The arrival of florists cyclamen during October and November cheers the spirits throughout the dismal winter months. The flowers, in white, shades of pink from pale to maroon or red, often delicately scented atop neat patterned leaves delight. In five sizes from Magnum to Micro, these have been bred from Cyclamen persicum, a species found in the eastern Greek islands, Turkey, Syria, Lebanon, Israel and Cyprus. On a cool but light windowsill, they will flower over many weeks. The wild forms too, white or pale pink with a deep pink nose are worth growing and are easily kept in a frost free greenhouse. In general they are not particularly hardy but there are others which are perfectly happy in a garden location.
The twenty species of Cyclamen are primarily distributed around the Mediterranean, extending eastwards towards the Caspian Sea. There is also a single isolated species C. somalense found in a small patch of northern Somalia. Some species have a limited distribution, others such as C. hederifolium are found throughout Europe. The seasonal Mediterranean climate, with hot and dry summers and cool, wetter winters is very important, as most are dormant during summer, growth resuming as daylength reduces and temperatures cool. Nevertheless at least one species is found flowering in every month of the year, which is unusual given their Mediterranean distribution, but allows the gardener a succession of flowers. All are small, tuberous perennials.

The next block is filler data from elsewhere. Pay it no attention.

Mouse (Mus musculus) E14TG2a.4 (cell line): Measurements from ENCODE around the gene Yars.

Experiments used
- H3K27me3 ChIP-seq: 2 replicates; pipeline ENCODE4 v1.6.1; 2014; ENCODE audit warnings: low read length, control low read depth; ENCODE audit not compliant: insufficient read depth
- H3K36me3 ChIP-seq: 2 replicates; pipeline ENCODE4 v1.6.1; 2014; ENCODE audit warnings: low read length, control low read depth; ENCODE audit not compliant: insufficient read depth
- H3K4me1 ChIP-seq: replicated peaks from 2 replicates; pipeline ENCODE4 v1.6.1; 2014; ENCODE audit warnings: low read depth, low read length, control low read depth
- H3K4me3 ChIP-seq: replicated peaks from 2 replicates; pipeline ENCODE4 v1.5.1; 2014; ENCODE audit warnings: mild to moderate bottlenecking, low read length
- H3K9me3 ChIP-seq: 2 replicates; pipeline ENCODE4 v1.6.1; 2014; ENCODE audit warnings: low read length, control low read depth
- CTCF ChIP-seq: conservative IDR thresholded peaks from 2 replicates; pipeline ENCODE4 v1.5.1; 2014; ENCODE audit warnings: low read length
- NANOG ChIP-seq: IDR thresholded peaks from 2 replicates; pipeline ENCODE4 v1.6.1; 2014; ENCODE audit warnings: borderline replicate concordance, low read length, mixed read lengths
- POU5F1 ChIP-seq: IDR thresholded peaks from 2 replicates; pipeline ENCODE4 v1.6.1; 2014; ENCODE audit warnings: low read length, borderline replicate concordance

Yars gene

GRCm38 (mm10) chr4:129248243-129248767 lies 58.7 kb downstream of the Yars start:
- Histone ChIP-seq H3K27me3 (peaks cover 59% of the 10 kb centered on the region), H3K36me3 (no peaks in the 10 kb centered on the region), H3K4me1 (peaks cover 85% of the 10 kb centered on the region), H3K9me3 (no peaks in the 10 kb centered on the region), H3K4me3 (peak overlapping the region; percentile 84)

Probably the most well-known and hardy species is Cyclamen hederifolium. The pink or white flowers appear at the end of summer, closely followed by the leaves which resemble those of the common ivy (Hedera helix), heart shaped with an angled margin of five short lobes. Having said that, there can be considerable variation in leaf size, shape and patterning; some leaves may be arrow shaped or spear shaped, with silver or pewter markings and gardeners have utilised this variation by propagating numerous cultivars. Plants also vary in flowering time, different clones may extend the season from August to October. C. hederifolium favours a woodland site, dappled shade and a leafy soil, although it can sometimes be found in a sunnier position. The seeds are dispersed by ants, so a colony can be quickly built up.